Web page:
Trail Support on the Ouachita Trail: Foran Gap Shelter to Ouachita Pinnacle
Alternative title for this section of the OT:
We Couldn’t Have Done It Without You, Dad
Seriously, from the moment my dad join us, we plowed through the miles every day.
He would move all the gear in his truck and we hiked only with day packs on.
It’s just weird how much faster you can hike without a giant pack.
16.5 miles to FS Road 76 (MM 85.5)
We woke up before dark. It was a super cold morning (31 degrees!) We quickly powered up with coffee and bars before packing up. My dad loaded everything he could carry onto his pack and hiked the mile back down to his truck.
The sun was just starting to come up and you could tell it was going to be a beautiful day!
Kandace and I headed on down the trail, feeling light!
We hiked 10 miles before lunch. I could not believe it. Plus my joints were just so happy with less weight. My ankle was thanking me all day.
In addition to lighter packs, there were fewer rocks on this part of the trail. Softer footbeds + lighter packs = A great day on the trail!
We had tuna for lunch, much improved with some mayo and mustard packets we got at the Queen Wilhelmina Lodge. And we still had leftover cookies and pj&j’s from lunch with our friends the day before. Everything tasted amazing as always.
After lunch we climbed to the top of a ridge where we could see for miles.
The sun was so bright and warm that we hiked without coats on for the first time. It was glorious.
My dad found a spot to camp near a forest service road and then hiked back toward us from the other direction. He met us around Mile Marker 82.
I didn’t realize how far we still had to go after he met us. We had been walking so fast all day that I didn’t realize how tired I was. I kind of hit a wall about a mile after we met up with Dad, so it was a push to get those last few miles. But Dad had cold beers waiting for us in the truck when we arrived.
We set up camp in a clearing just off the forest road. Dad made shrimp and grits for dinner, one of his camping specialties.
Then we sat by the fire and watched the stars come out.
It was a super cold night, so we were grateful to be in a tent. It was so much warmer than being in the shelters. Plus we had luxuries like blow up mattresses and pillows!
Also the coyotes were active all night long. I woke up several times to their shrieks. Often it sounded like they were right outside our tent. I was grateful for a bit more of a barrier between us and them.
7:30am-3pm Hiked 15.4 miles to Fiddler Creek Shelter (MM 100.9)
The next morning, it was still cold. But it was wonderful to wake up by the car and get to have eggs and orange juice for breakfast.
Dad told us he would break camp and we could go ahead and get on down the trail. We were pumped that we were going to hit the 100 Mile Marker on this day!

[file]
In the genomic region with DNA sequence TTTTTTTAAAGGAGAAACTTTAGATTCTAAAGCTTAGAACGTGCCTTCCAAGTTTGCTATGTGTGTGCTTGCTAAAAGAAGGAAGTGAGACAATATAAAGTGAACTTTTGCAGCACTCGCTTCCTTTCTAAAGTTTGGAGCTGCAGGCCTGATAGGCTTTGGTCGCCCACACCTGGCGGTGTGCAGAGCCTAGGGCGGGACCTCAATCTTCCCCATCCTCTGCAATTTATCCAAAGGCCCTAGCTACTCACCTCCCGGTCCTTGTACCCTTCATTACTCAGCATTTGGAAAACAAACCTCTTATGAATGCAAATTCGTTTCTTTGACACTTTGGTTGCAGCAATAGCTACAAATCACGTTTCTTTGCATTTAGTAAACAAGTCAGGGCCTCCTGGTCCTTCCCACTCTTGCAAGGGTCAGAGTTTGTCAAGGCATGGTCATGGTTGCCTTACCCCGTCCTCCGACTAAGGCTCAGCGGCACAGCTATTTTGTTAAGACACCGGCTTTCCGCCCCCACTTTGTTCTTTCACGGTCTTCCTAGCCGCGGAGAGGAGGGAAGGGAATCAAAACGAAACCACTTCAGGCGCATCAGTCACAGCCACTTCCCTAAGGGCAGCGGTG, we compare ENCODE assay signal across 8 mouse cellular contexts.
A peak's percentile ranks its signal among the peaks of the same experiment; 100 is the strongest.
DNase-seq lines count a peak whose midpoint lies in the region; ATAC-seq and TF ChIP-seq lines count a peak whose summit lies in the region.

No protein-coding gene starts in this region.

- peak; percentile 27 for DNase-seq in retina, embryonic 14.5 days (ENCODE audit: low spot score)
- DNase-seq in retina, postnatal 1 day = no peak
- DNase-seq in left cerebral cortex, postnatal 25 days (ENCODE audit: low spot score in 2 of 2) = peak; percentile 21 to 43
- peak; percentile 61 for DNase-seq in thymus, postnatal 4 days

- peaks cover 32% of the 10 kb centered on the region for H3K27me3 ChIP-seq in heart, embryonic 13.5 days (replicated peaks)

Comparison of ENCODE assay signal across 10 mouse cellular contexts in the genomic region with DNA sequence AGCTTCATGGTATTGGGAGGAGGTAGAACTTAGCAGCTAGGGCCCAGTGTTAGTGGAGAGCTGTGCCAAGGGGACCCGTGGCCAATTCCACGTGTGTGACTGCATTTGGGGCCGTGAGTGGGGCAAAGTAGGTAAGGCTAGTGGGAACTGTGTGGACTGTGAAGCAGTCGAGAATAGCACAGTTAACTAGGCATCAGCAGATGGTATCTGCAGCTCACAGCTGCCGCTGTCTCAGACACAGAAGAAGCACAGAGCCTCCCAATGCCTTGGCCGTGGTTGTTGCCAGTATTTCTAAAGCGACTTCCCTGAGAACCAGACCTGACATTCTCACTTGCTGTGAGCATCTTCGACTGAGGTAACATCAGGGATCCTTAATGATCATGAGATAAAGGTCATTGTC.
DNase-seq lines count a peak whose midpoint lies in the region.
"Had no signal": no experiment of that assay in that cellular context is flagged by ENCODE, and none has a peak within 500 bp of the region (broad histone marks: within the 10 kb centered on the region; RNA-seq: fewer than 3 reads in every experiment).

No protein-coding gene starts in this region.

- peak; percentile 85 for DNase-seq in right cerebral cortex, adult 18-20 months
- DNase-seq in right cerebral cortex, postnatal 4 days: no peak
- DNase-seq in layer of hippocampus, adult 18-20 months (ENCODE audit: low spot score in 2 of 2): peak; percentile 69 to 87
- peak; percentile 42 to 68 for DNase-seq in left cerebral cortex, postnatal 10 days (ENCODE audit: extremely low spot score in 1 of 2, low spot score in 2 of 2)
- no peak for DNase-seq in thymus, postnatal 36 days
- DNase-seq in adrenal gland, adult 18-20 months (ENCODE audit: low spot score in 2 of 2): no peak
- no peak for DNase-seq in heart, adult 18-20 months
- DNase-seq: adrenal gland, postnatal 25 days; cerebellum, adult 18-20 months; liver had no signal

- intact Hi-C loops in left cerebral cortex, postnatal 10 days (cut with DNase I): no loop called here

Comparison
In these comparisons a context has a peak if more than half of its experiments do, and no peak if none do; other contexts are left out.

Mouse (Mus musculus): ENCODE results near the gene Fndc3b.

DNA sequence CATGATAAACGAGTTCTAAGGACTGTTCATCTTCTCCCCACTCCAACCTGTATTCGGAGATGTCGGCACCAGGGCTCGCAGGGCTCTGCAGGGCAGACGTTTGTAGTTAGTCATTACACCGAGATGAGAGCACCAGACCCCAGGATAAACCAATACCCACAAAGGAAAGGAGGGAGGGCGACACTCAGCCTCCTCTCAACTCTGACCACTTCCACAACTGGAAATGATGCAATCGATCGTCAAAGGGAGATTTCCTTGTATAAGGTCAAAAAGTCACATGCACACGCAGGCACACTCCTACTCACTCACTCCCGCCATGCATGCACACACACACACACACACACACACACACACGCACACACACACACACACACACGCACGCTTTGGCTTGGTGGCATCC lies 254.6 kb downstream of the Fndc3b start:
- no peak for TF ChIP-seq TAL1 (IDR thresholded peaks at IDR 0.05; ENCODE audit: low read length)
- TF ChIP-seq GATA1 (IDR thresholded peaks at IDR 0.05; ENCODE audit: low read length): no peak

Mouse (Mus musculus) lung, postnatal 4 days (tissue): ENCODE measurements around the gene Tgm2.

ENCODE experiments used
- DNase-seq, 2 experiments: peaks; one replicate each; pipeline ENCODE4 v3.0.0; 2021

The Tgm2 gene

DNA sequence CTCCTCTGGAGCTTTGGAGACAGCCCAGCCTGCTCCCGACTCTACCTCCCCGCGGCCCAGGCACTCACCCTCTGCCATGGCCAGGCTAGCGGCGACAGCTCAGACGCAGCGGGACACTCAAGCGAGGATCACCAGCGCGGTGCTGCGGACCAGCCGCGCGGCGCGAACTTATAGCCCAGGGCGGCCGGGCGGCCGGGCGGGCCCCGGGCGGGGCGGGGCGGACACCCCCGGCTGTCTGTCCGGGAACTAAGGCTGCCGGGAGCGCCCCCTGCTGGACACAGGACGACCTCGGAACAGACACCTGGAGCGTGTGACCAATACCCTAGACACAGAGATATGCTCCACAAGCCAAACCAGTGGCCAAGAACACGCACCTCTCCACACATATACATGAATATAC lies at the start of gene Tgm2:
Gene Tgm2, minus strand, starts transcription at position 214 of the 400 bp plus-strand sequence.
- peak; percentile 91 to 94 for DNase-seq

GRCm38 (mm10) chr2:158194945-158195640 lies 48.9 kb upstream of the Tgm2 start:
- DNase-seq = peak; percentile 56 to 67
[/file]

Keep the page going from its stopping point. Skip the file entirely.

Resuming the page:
Between us we headed off with one little day pack.
We continued along more gentle pine needle footbeds as the sun came out and the sky turned all blue again.
Another gorgeous day!
Again we climbed higher up to views of the Ouachita Mountains.
With the leaves off in the winter, you can see for miles and miles.
Then we dropped back down to a valley and to Big Bushy Campground where Dad met up with us for lunch.
We stayed well-fed from this point of the trail on. And a beer with lunch, yes, I don’t mind if I do.
We continued after lunch back up out of the valley.
Again, we were logging way more miles without packs on.
All day we anticipated the 100 mile marker, getting closer and closer to the goal.
This might have been our prettiest day yet. And even though we woke up to 29 degree temperatures, the afternoon brought sunshine and warmth.
We celebrated with swigs of whiskey at the 100 mile mark!
And just a little further down the trail, we found Dad and our shelter for the night.
We got there around 3pm, so we had a good bit of daylight left to enjoy being in camp.
We had fried rice with shrimp and fish for dinner as the sun was setting on the hillside.
Fiddler Creek turned out to be one of our favorite shelters. We loved how it is situated on the hill.
We enjoyed the fire pit until we were too cold to stay out any longer, and the three of us had the shelter to ourselves.
We could still hear the coyotes in the distance, but they weren’t near as close as they had been the night before. Still, when we went to sleep, Dad put one of the hiking poles near his sleeping bag, just in case.
7am-4:30pm Hiked 17.8 miles to Forest Service Road 149 near Muddy Creek (MM 118.7)
We woke up early to get going for a long day.
We quickly downed coffee, eggs and bagels and then we were on our way.
From Fiddler Creek Shelter, you head downhill immediately to Fiddler Creek.
We stopped just long enough to refill our water at the creek.
We used a steri-pen for water on our whole trip. It worked great and we were thrilled to not have to carry a pump or anything else more substantial.
The steri-pen is an ultraviolet light that sterilizes any invisible critters so they can’t wreak havoc on your digestive system. I’ve used it now for several backpacking trips without ever getting sick, so I’m a big fan.
It was another gorgeous blue sky day!
Dad kept telling us to enjoy it because the weather was supposed to turn later in the week, so we were soaking it up.
We reached Suck Mountain Shelter at 10:45am! We weren’t even hungry enough yet to eat lunch, but we had to stop and enjoy the sun (58 degrees!) for a minute in these chairs. Suck Mountain is one of the only shelters we saw with chairs! Such a treat!
We stopped later in the woods for lunch at around 1pm.
As we ate, I looked at the map and figured out we had 4.5 miles left to go to Story Creek Shelter.
The trail went up and down more time than I could count before we reached the shelter. We were exhausted when we finally made it there around 3pm.
We were planning on staying there for the night.
Story Creek Shelter was built in memory of the son and nephew of some of our dear friends, so we were looking forward to seeing it.
It’s a beautiful shelter, happily situated in a valley near Story Creek.